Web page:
Orwell Clunch Pit

By Clive Pickton

Orwell Clunch Pit

Orwell Clunch Pit is a site of some 4.4 acres located on the northern edge of the village in an area also known as Toot Hill. It is accessed via Quarry Lane from the High Street and consists of a central hollow carved into the south-facing hillside, with footpaths on more elevated sections on the surrounding sides leading to a flat plateau area at the northernmost edge. From the top of the Clunch Pit there are commanding views to the south over the low-lying farmland across to Royston and beyond.

Photo: Illustrative image for the 'Orwell Clunch Pit' page

Initially a bare quarry, then open grassland which was grazed by cattle,  during the nineteen-sixties and seventies the Clunch Pit became severely overgrown by shrubs. These have since been cleared (except around the perimeter areas) to restore the open chalk grassland with its distinctive flora which is now only to be found in a few sites in South Cambridgeshire. Because the site has never been ploughed, it has retained this chalk grassland flora that has vanished from much of the surrounding area due to intensive farming.

‘Clunch’, was once quarried for building stone.

Orwell Clunch Pit is one of several such excavations which are dotted along the west-east trending chalk ridge. Particular levels within the chalk, known as ‘clunch’, were once quarried for building stone. The ‘clunch’ is also known as Totternhoe Stone or Burwell Rock in neighbouring counties.  Indeed it appears that  some of the properties in Orwell originally built from clunch retain the right to extract material from Orwell Clunch Pit for repair work, but if such rights do exist, it is a long time since anyone has exercised them.

The clunch which is extracted can be readily cut or tooled, but it is not particularly resistant to weathering. However, in the absence of much other local building stone in this part of England, it has been widely used in both village properties and even parts of several Cambridge colleges, although there does not appear to be any suggestion that Orwell Clunch Pit ever provided stone for anything other than local dwellings and probably the church. Certainly a significant volume of rock has been excavated, entirely by hand, over many years.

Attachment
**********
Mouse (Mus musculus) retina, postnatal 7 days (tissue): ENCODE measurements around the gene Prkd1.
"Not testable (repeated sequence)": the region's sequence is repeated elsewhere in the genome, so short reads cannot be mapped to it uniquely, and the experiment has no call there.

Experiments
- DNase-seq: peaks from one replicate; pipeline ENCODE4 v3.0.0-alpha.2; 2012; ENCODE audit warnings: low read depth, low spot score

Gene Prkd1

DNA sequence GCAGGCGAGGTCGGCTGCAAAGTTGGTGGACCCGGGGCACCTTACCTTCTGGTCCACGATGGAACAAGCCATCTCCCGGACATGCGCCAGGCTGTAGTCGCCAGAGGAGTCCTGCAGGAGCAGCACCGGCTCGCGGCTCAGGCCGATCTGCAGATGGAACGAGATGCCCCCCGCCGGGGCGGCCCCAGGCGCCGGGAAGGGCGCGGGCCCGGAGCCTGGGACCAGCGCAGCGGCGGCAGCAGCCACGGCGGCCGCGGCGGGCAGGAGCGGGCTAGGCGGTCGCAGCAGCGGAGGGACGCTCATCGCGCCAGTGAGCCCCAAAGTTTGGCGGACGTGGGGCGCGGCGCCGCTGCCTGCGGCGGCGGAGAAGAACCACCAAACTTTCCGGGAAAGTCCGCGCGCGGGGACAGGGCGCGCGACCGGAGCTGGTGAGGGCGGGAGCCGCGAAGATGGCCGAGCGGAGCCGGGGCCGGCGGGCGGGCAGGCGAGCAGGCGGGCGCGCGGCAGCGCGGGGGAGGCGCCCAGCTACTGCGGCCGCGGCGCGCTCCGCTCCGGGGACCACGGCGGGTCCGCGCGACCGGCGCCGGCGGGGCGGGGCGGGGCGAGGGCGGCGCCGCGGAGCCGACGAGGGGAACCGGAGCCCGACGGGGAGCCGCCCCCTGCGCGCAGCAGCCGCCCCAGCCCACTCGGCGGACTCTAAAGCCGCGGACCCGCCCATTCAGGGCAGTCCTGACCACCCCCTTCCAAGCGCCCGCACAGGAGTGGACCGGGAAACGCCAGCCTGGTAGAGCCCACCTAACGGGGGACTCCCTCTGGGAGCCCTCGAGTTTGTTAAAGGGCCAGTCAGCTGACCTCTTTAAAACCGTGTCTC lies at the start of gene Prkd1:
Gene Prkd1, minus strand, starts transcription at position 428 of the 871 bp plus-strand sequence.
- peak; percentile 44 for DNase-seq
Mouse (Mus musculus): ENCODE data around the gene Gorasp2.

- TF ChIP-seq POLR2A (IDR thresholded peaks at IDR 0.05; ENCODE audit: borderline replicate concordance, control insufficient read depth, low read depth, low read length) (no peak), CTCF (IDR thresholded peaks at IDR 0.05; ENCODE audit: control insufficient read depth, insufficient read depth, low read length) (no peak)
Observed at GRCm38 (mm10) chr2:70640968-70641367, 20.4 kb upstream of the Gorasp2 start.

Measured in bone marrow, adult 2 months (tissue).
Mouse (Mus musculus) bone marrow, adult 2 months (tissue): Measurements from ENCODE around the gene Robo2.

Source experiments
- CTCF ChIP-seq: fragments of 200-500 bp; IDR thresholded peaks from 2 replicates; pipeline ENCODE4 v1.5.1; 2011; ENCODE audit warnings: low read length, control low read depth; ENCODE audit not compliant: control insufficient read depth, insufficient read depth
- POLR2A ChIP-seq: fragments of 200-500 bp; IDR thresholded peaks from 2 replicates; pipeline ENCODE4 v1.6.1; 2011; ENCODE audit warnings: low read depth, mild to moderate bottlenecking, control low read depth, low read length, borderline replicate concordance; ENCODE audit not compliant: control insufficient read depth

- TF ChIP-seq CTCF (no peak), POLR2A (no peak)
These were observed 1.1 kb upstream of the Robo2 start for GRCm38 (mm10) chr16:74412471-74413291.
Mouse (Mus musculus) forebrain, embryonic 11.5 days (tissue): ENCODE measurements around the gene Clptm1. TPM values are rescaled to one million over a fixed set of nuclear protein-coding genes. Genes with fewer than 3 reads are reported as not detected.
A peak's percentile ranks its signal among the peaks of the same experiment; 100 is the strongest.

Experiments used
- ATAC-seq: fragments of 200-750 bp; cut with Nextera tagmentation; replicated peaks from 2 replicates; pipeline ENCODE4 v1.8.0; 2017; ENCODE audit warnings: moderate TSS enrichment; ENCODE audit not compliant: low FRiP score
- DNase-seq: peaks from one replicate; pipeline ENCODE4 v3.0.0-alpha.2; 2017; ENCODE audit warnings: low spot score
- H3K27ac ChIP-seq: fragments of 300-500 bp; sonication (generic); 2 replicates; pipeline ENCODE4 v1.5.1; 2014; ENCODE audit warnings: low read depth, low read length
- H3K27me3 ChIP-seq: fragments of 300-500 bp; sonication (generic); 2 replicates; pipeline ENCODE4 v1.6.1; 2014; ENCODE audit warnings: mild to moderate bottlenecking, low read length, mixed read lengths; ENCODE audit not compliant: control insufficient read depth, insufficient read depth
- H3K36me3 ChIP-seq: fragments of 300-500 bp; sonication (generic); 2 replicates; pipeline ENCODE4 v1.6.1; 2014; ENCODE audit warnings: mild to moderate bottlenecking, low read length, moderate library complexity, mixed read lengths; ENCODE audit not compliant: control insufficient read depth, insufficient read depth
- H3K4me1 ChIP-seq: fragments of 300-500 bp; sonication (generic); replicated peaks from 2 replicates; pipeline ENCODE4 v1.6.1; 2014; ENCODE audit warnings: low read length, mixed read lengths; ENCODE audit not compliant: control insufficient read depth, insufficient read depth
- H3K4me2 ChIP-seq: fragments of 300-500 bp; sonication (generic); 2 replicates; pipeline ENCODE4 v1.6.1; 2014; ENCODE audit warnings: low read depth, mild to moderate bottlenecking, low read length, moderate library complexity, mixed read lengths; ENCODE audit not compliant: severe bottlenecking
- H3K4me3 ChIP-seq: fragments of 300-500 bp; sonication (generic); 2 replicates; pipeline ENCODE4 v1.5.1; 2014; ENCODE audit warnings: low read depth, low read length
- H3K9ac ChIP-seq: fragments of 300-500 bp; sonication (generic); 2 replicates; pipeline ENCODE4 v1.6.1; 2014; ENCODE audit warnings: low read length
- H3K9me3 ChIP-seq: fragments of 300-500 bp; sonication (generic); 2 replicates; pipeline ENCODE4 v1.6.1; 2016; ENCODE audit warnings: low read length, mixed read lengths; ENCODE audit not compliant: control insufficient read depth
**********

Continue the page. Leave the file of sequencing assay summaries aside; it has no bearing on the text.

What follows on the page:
A Site of Special Scientific Interest and a valued village amenity

The Clunch Pit has not seen any active quarrying now since the nineteen-thirties, and is currently designated a Site of Special Scientific Interest (SSSI) due to the rich chalk grassland flora and associated butterflies, moths and other insects. It is a significant village amenity which is used both by villagers and visitors for leisure activities.

Photo:The beacon at the top of the Clunch Pit  was built and donated by Marshall's Aerospace for the Millennium celebrations, and is the property of South Cambridgeshire District Council.

The beacon at the top of the Clunch Pit was built and donated by Marshall's Aerospace for the Millennium celebrations, and is the property of South Cambridgeshire District Council.